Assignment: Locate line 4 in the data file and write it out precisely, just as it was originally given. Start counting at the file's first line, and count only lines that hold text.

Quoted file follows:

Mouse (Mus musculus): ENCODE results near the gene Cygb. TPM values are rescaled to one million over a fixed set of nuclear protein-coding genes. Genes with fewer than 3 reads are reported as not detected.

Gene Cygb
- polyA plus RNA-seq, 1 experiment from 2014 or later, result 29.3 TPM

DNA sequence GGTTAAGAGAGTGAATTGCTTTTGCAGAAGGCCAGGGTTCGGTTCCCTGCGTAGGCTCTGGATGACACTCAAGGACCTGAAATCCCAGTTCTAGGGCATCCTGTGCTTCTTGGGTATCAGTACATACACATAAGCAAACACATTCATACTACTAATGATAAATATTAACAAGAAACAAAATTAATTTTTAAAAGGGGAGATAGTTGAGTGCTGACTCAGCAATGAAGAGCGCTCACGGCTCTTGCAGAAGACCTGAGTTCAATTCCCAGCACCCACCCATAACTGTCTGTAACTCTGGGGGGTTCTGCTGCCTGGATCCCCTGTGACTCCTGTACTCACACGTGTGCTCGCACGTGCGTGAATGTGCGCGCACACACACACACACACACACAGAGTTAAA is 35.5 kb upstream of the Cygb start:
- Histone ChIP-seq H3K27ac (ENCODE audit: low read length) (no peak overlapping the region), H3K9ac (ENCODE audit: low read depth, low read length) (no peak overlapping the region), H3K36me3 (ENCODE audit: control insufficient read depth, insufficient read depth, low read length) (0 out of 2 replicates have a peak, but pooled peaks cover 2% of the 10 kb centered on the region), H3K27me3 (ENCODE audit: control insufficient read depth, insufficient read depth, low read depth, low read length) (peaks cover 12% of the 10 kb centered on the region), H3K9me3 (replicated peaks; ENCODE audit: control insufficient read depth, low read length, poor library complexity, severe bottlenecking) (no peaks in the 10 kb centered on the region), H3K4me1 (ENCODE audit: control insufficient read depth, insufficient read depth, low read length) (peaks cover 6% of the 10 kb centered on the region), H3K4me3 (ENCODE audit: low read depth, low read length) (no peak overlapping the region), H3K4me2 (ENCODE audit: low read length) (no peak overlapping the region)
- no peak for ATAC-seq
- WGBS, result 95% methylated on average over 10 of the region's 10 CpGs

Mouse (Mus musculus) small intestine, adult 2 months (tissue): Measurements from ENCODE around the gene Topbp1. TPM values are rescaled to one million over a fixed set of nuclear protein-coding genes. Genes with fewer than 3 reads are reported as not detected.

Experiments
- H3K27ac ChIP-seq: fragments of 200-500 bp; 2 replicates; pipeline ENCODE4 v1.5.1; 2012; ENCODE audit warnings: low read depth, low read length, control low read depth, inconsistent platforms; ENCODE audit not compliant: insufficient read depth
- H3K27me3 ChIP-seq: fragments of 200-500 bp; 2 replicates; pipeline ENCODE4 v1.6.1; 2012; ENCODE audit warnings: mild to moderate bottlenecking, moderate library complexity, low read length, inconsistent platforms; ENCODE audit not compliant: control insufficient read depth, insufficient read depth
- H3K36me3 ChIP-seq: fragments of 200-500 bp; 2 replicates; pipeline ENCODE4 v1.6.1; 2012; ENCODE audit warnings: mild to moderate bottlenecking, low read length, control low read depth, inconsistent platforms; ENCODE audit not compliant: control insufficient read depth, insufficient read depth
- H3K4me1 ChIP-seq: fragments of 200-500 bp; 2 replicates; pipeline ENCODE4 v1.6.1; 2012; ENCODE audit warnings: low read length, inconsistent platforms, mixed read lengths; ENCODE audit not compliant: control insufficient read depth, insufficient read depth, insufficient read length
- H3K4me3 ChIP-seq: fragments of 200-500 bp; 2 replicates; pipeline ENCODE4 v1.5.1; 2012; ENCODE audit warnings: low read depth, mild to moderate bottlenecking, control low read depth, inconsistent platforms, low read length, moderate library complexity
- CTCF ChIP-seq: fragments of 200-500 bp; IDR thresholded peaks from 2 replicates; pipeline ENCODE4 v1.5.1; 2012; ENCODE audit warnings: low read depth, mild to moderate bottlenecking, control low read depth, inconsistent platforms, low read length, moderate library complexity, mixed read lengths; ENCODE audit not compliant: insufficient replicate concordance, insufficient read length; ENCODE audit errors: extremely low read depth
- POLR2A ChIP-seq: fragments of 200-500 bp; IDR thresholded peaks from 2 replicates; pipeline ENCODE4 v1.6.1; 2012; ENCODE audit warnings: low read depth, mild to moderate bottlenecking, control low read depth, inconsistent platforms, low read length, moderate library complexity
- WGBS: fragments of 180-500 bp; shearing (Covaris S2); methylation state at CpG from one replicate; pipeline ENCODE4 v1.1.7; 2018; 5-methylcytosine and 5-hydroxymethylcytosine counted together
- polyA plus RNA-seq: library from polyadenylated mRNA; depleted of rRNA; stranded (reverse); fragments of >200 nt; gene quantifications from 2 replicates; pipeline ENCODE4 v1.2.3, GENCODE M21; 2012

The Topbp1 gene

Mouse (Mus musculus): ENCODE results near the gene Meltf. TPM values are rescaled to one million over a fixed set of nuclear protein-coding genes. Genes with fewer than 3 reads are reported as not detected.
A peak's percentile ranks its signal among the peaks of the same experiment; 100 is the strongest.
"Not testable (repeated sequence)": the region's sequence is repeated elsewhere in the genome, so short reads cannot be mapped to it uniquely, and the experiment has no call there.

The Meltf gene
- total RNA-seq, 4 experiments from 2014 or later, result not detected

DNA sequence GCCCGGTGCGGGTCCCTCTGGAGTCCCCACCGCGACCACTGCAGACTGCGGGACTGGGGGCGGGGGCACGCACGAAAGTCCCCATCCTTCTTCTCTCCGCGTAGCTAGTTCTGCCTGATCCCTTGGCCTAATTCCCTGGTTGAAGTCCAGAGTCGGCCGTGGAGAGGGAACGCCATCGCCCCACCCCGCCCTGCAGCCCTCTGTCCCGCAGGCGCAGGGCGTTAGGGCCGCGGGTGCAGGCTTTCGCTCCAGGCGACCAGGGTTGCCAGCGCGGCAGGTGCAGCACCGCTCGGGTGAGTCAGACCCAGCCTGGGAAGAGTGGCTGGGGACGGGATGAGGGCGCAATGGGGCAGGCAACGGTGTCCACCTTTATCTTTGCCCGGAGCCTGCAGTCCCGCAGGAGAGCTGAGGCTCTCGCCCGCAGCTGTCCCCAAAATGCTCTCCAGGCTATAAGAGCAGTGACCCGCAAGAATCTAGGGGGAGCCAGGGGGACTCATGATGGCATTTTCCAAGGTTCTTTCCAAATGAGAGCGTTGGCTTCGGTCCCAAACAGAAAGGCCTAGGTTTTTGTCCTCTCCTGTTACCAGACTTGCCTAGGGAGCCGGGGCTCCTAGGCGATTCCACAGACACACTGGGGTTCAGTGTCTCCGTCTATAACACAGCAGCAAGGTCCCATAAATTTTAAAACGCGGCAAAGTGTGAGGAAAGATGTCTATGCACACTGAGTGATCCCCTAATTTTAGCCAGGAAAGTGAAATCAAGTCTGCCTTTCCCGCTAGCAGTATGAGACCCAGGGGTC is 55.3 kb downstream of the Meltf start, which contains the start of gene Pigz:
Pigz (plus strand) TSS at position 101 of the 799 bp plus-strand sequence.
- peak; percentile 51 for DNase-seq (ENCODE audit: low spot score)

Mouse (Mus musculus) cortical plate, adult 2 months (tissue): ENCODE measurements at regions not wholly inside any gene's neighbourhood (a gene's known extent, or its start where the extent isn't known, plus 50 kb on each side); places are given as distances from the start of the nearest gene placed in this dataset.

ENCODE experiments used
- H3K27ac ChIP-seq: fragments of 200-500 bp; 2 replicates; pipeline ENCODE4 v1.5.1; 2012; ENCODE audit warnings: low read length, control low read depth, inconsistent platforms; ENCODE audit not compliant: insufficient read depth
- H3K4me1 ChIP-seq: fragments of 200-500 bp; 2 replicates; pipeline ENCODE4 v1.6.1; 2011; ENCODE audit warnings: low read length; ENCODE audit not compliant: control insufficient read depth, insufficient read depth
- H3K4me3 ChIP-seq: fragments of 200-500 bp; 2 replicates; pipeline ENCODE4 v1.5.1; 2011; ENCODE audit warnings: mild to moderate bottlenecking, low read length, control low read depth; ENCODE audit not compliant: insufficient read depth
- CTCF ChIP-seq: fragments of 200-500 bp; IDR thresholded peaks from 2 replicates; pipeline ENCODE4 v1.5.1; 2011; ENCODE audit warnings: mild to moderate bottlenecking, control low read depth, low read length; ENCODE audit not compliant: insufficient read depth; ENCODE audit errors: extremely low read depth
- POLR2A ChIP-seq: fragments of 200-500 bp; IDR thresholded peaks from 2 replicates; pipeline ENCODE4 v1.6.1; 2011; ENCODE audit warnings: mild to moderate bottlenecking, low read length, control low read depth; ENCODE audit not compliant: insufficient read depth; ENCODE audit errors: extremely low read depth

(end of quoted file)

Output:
DNA sequence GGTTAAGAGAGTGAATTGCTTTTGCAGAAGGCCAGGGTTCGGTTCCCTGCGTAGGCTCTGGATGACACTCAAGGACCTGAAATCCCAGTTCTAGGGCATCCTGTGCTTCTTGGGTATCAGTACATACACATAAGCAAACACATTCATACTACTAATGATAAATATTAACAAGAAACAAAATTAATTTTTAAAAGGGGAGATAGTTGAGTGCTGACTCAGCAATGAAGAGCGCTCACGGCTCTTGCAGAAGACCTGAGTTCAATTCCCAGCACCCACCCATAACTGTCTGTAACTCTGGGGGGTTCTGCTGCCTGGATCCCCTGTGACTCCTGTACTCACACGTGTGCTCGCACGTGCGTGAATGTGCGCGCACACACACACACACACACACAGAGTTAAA is 35.5 kb upstream of the Cygb start: